|Ballad of Lots
You Were a Friend
Still Feels Sore
It All Begins
Clouds in My Hair
Sit and Talk About it
One Way Ticket
|On My Own Again
All the Time
Too Many People Going Down
Curtiss Maldoon were the duo of Dave "Curtiss" Atkins and Clive "Maldoon" Skinner, who rose from the ashes of Bodast, with Steve Howe. Howe played on the duo's eponymous debut, now famous for the inclusion of Sepheryn, recorded by Madonna as Ray Of Light in the late '90s. Curtiss apparently asked for his name to be removed from their second and last album, 1973's Maldoon, for reasons unknown; having not heard their debut, I can't tell you whether this clunky, fragmented record is any worse than the duo's work. It's largely a naïve singer-songwriter effort, bordering outsider art, frankly, material such as Still Feels Sore (with its horrible 'schoolgirl as grown woman' lyric), One Way Ticket and Monkerwollick being closer to the dreadful Mungo Jerry than anything on the folk spectrum. Any better tracks? Possibly Nobody Knows and closer Too Many People Going Down, which shouldn't be taken as a recommendation.
Maldoon played Mellotron, with background strings on Nobody Knows, barely scraping a whole T. Sadly, Maldoon/Skinner died before the '70s were out, missing out on some serious royalties two decades later.
Ascención (1974, 39.21) ***/T
A la Escuela
Love Will Survive
Think About Love
Tiempo de Recordar
|Close to Me
Second-division Latin rockers (was there ever more than one band in the first division?) Malo were led by Guillermo "Jorge" Santana (1951-2020), brother of the better known... They actually did a fair line in Santana copyism, if their fourth and last album, Ascención, is anything to go by, with plenty of Gregg Rolie-esque Hammond work from Ron DeMasi and the addition to the template of a three-piece brass section, along with the ubiquitous percussion. Unfortunately, the material isn't as good as Santana's, or at least as that on their first three classic albums, although the extended jamming on closer No Matter is pretty cool.
DeMasi was clearly an excellent player, apart from his Hammond chops, with some typically funky Clavinet work on Think About Love and a ripping vibes solo on Tiempo De Recordar. He played Mellotron strings on the rather insipid ballad Everlasting Night and the more upbeat Love Will Survive, but we're not talking anything you couldn't live without. So; passable album with a smattering of highpoints; worth picking up cheap if you already own every '70s album by Santana.
Official Jorge Santana site
If You Can Believe Your Eyes & Ears (1966, 34.45) ***/T
Got a Feelin'
I Call Your Name
Do You Wanna Dance
Go Where You Wanna Go
The 'In' Crowd
People Like Us (1971, 36.16) **/½
|People Like Us
Pacific Coast Highway
Snowqueen of Texas
I Wanna Be a Star
Blueberries for Breakfast
I'm sure I don't need to relate the Mamas and the Papas story, do I? Aside from the obvious Monday, Monday and California Dreamin', highlights from their debut, 1966's If You Can Believe Your Eyes & Ears (semi-illiterately credited to 'The Mama's & the Papa's'), include Got A Feelin' and, perhaps surprisingly, Cass Elliot's lead on Dobie Gray's The 'In' Crowd, although much of the album hasn't dated well. It seems that top L.A. back-room boy Larry Knechtel played Chamberlin and, indeed, there it is on Spanish Harlem, with a rather clunky string part, although all other strings are real.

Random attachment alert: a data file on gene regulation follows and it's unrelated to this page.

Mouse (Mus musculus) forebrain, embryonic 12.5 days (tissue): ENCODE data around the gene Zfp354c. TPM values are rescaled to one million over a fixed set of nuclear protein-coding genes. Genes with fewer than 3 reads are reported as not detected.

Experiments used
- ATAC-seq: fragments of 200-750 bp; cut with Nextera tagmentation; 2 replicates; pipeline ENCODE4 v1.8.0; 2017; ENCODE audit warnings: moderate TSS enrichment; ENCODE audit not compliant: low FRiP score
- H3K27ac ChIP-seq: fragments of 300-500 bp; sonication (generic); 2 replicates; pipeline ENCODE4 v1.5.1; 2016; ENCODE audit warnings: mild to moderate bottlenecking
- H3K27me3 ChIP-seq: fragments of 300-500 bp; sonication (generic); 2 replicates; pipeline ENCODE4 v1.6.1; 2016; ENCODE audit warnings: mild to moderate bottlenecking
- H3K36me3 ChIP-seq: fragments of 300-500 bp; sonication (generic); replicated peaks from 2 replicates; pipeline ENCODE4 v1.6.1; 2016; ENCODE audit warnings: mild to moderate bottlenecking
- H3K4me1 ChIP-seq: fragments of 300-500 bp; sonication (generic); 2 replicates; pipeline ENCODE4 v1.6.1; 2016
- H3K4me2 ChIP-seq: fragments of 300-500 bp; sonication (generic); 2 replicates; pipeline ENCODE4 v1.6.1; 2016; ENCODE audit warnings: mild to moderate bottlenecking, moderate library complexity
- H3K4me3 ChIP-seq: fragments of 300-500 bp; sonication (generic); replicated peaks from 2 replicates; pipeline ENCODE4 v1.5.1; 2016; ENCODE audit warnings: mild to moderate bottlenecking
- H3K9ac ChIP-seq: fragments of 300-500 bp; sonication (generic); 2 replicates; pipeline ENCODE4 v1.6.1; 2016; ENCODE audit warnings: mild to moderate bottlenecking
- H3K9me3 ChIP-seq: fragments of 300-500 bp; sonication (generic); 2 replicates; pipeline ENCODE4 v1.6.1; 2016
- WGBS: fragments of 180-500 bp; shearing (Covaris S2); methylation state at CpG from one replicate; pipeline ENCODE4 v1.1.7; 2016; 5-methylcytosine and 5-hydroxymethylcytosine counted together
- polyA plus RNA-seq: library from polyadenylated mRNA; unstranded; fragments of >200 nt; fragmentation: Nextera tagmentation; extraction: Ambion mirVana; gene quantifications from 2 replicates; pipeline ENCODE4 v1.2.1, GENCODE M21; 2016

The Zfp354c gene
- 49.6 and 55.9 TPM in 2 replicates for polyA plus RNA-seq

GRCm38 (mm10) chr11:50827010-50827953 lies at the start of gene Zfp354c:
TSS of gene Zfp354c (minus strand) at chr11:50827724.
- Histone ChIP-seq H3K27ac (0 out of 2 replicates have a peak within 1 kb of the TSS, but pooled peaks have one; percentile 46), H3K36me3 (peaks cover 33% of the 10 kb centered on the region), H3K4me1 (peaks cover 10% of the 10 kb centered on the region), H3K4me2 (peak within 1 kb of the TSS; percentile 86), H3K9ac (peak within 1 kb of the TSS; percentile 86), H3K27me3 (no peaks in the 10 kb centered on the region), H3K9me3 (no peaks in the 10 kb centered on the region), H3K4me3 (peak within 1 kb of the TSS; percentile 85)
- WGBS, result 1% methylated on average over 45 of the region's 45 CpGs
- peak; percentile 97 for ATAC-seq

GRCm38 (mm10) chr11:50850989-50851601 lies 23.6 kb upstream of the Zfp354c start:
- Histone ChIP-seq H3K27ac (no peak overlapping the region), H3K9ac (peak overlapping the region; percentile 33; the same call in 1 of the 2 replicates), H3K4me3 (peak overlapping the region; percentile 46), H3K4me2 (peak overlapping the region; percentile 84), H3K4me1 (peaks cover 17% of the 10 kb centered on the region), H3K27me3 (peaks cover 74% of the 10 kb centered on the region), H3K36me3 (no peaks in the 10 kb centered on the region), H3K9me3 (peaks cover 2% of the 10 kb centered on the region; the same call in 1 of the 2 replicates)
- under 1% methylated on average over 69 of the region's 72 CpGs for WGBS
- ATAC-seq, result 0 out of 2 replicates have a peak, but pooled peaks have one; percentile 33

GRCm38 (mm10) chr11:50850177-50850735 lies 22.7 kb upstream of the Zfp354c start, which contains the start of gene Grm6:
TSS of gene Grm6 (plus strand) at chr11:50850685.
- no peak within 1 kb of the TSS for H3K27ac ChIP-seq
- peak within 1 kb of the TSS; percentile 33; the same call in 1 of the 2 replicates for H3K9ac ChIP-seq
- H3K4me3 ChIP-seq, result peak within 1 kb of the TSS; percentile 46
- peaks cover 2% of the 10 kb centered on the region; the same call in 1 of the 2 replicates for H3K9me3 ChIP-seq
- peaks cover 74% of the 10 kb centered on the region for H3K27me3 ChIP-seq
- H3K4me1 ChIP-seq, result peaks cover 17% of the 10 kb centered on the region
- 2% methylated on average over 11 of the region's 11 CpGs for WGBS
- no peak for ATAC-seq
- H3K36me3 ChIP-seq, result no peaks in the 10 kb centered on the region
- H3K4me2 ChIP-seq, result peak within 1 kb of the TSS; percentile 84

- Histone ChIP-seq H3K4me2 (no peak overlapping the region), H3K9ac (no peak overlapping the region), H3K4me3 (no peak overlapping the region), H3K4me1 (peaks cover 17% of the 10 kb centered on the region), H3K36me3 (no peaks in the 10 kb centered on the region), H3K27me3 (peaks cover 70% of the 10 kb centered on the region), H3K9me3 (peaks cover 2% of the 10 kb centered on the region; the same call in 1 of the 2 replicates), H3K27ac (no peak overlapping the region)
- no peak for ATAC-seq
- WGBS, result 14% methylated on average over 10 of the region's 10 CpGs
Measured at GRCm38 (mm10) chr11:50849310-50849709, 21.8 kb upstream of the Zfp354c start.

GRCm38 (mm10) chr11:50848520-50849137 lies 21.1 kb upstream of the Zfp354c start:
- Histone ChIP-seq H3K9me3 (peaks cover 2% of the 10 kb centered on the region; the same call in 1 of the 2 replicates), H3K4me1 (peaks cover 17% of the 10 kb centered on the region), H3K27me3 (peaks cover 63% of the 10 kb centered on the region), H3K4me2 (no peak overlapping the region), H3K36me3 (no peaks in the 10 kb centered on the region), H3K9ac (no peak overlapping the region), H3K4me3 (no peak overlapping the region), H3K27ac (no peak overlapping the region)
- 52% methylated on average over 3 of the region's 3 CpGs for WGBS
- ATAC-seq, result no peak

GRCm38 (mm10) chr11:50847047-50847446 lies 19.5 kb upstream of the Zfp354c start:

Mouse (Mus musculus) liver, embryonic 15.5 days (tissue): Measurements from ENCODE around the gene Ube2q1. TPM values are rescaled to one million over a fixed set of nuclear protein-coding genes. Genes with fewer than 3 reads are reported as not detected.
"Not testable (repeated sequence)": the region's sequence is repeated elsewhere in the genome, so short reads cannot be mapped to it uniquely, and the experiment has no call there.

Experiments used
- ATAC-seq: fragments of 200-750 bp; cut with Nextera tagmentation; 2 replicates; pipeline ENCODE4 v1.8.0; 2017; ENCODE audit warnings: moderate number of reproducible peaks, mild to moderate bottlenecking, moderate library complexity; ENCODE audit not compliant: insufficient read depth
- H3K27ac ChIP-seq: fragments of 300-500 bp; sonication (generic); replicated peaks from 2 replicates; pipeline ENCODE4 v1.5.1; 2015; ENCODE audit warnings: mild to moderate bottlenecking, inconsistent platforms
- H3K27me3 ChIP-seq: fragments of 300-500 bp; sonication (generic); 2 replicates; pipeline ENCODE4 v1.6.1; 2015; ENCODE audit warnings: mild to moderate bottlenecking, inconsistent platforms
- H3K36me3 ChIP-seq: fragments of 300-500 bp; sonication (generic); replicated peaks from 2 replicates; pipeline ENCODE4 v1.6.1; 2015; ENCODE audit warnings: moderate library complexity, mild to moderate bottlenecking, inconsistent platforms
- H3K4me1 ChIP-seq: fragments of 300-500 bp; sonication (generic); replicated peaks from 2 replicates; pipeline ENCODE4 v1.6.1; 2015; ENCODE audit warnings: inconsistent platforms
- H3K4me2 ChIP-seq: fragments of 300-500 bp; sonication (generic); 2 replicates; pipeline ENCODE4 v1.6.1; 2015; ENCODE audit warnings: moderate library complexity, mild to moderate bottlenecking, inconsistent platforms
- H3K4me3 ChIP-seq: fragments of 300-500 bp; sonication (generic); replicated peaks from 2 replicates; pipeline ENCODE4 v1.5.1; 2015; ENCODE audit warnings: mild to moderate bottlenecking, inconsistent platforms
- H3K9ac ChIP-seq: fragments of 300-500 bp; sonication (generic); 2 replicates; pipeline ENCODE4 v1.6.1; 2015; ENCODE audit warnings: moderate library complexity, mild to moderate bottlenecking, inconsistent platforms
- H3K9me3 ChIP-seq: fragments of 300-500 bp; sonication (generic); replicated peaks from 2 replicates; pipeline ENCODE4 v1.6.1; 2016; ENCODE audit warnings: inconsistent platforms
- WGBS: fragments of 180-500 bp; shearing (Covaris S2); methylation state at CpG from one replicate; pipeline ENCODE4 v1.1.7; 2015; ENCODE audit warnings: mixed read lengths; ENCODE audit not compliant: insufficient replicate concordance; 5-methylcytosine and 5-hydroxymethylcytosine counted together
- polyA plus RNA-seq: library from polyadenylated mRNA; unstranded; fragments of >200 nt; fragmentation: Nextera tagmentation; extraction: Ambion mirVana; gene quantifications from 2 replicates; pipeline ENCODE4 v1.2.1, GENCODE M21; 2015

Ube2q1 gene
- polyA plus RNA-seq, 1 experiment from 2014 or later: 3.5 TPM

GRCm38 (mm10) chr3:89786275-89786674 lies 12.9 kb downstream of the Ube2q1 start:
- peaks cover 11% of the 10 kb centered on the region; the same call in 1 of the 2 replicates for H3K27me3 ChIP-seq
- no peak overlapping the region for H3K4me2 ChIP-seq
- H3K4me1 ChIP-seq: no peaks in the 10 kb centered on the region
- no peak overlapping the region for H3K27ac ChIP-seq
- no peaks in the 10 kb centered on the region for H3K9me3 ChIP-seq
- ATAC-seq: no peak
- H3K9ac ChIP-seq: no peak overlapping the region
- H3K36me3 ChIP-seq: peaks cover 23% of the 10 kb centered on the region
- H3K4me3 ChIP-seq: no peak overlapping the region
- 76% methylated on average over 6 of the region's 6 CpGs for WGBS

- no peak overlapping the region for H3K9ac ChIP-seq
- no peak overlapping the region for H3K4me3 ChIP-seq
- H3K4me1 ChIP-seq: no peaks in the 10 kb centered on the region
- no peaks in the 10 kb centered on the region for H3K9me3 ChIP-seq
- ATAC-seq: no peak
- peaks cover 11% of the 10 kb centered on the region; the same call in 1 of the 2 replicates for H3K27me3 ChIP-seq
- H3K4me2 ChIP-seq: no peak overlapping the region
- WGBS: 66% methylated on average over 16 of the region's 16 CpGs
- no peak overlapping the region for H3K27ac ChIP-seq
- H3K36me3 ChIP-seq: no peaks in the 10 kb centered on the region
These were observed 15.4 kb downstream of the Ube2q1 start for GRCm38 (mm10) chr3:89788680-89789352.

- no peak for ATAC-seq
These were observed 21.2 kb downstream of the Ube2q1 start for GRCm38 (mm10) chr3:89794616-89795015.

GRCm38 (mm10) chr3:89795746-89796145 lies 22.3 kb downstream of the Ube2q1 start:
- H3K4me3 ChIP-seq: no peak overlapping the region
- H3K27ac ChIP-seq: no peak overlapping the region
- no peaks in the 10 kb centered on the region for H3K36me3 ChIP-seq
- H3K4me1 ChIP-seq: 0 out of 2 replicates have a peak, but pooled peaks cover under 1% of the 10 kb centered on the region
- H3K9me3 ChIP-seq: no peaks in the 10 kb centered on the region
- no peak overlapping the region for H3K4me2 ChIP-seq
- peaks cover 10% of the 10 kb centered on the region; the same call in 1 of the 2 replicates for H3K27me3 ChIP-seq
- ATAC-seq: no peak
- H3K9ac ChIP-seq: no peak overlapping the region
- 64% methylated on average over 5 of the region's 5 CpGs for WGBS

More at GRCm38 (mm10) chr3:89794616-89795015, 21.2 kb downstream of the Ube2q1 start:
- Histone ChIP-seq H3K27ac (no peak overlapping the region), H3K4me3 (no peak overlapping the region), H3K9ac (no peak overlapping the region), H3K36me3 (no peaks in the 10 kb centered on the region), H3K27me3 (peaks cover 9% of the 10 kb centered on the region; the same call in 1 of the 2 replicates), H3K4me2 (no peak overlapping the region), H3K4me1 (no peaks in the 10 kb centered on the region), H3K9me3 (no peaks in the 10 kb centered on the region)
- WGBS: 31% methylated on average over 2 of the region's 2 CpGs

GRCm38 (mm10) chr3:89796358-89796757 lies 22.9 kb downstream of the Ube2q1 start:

We all know the hits, but few are probably aware that after their messy split, the band 'reformed' for their 1971 swansong, the contractually-obliging People Like Us, all members apparently recording separately, due to loathing each other (Christ knows how they all got together for the cover shoot. At gunpoint?). It's about as much fun as that scenario suggests; flaccid soft rock/MOR with zero soul and indifferent songwriting. Clarence McDonald is credited with Mellotron, but the only place it even might be is the strings on Shooting Star, probably under the vocals and the repeating note at the end, all heavily reverbed.
Manasseh (1977, 40.31) **½/TT
|From the Beginning of Time
The Lamb of God
Speak to Me
Where've You Been
I'll Be a Superstar
I've Been Born Again
|Jesus is the One
That's All I Need
Give Up Your Life
Where He Died
Wait 'til the Son Comes
Manasseh were a British Jesus-rock crew, or rather, Jesus-folk, whose sole (?), eponymous 1977 album is pleasant enough, if rather hokey in places, although the lyrics are (of course) best ignored. It's difficult to pinpoint any highlights, as the best the album really manages is 'harmless folk-lite', shaky harmonies an' all, while their attempts at rock'n'roll are faintly risible.
Andy Kinch (11.59, Kracked Earth) plays Mellotron, with background strings on Where've You Been, more upfront ones on Joseph's Song, choirs and strings on Jesus Is The One and choirs and phased strings on Wait 'Til The Son Comes (ho ho). This is easily available as a download, but, while I've heard vastly worse, I'd have trouble genuinely recommending it for anything other than its Mellotron use.
Midnight Twilight (2015, 50.32) ***½/T
|There's a Wind That Blows
The Dark Waltz
Into the Night
I Have Fallen
Fire is Mine
London-based trio Mandala formed in 1997, although, despite PR telling us they 'never recorded an album', they actually released two EPs in 2005, Before Memory and The Tears of a Thousand Angels, compiled into the allegedly-Mellotron-containing Before Memory full-lengther. The band split soon after, vocalist Rhys Marsh moving to Norway and a solo career, before regrouping in 2014 to (re-) record some of their back catalogue. The end result, 2015's Midnight Twilight, is a kind of indie/folk/prog crossover, for want of a better description, possibly at its best on The Dark Waltz, the dark title track and the raucous Ghizou, musical pointers including Scott Walker, Anekdoten and The Tea Party, particularly in the last-named's shared interest in Eastern instrumentation.
Marsh is credited with Mellotron, but, given that this was recorded in London, rather than his Trondheim studio, I'm not convinced it's genuine. Assuming it is, we get distant strings towards the end of opener There's A Wind That Blows and more upfront ones on I Have Fallen and (briefly) on Ghizou, but it's not the heaviest use you'll ever hear, most of the album's strings being real. Like several of Marsh's projects, I blow both hot and cold on this, but the good bits are really good. Audition it on Bandcamp, says I.
See: Rhys Marsh